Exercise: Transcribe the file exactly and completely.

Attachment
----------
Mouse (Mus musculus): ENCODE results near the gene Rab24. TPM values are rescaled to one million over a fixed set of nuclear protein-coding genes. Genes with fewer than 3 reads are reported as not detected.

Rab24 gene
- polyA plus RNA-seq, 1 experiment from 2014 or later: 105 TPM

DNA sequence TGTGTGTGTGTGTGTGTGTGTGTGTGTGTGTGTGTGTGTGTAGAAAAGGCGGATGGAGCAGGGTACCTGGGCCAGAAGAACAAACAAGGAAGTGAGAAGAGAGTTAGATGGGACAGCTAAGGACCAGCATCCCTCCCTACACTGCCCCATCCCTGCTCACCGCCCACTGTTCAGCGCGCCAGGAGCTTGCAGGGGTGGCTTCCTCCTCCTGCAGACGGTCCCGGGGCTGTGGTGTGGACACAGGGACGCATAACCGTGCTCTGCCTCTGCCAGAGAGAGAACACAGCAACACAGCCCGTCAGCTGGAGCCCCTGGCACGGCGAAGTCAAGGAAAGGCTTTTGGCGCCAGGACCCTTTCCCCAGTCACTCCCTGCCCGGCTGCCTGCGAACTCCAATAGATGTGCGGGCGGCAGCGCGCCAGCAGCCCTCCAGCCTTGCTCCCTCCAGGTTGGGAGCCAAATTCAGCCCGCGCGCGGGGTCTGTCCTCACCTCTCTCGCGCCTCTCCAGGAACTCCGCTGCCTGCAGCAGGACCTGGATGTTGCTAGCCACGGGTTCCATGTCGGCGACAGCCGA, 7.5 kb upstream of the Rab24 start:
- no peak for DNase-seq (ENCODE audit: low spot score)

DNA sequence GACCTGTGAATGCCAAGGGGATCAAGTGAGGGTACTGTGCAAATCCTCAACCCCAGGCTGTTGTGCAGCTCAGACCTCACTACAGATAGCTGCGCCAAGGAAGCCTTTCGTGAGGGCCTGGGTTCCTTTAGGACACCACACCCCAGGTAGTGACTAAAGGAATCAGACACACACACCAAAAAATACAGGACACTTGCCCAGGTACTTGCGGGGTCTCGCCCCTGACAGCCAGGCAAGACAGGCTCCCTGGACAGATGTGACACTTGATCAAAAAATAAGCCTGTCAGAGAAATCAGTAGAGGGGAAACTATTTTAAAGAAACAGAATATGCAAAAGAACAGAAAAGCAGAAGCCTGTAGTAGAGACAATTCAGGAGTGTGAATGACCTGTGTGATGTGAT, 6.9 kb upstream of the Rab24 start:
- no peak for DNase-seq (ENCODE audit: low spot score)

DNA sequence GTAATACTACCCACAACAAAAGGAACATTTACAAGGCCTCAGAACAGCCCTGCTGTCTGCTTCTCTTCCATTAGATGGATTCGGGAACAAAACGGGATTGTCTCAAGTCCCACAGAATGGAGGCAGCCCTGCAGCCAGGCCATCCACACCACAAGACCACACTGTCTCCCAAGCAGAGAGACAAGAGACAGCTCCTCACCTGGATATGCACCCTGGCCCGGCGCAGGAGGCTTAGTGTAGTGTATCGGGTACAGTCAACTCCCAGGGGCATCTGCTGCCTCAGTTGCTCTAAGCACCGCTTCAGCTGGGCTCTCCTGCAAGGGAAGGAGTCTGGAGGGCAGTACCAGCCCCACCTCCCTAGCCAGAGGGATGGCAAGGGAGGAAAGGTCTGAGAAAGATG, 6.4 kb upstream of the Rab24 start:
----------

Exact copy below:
Mouse (Mus musculus): ENCODE results near the gene Rab24. TPM values are rescaled to one million over a fixed set of nuclear protein-coding genes. Genes with fewer than 3 reads are reported as not detected.

Rab24 gene
- polyA plus RNA-seq, 1 experiment from 2014 or later: 105 TPM

DNA sequence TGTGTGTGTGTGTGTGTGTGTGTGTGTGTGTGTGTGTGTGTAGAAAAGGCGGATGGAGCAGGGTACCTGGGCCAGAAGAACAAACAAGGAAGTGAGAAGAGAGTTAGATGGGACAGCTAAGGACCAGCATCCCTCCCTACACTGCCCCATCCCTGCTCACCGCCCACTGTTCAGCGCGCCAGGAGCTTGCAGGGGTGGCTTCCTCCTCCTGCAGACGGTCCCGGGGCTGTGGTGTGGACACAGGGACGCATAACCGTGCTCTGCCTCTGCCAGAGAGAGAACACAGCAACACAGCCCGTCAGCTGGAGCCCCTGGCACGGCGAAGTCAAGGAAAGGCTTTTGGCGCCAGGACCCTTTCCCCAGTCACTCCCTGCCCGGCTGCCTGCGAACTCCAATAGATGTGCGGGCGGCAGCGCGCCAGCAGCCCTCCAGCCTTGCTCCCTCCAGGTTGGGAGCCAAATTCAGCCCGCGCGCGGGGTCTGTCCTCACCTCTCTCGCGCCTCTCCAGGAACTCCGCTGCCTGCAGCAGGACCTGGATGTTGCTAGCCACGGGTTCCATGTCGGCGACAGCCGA, 7.5 kb upstream of the Rab24 start:
- no peak for DNase-seq (ENCODE audit: low spot score)

DNA sequence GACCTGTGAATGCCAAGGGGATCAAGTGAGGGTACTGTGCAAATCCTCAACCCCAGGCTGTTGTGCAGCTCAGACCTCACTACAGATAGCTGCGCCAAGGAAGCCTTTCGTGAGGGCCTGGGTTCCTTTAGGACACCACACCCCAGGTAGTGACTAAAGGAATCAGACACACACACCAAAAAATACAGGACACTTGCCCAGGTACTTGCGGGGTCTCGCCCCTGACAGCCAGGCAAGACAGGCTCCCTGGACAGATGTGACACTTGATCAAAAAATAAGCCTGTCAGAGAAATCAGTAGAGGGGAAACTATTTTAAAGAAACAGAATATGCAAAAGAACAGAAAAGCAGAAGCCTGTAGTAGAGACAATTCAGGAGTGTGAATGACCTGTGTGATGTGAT, 6.9 kb upstream of the Rab24 start:
- no peak for DNase-seq (ENCODE audit: low spot score)

DNA sequence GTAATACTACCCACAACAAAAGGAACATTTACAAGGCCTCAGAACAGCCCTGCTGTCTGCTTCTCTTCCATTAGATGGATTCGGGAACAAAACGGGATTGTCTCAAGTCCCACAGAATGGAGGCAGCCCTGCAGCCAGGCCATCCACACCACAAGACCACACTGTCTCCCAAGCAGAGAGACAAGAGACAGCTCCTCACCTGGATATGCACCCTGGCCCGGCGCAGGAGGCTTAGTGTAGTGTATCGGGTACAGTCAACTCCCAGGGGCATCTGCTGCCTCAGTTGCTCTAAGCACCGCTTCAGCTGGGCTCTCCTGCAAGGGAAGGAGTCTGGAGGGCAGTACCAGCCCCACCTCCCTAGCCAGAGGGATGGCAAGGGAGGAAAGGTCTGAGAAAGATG, 6.4 kb upstream of the Rab24 start: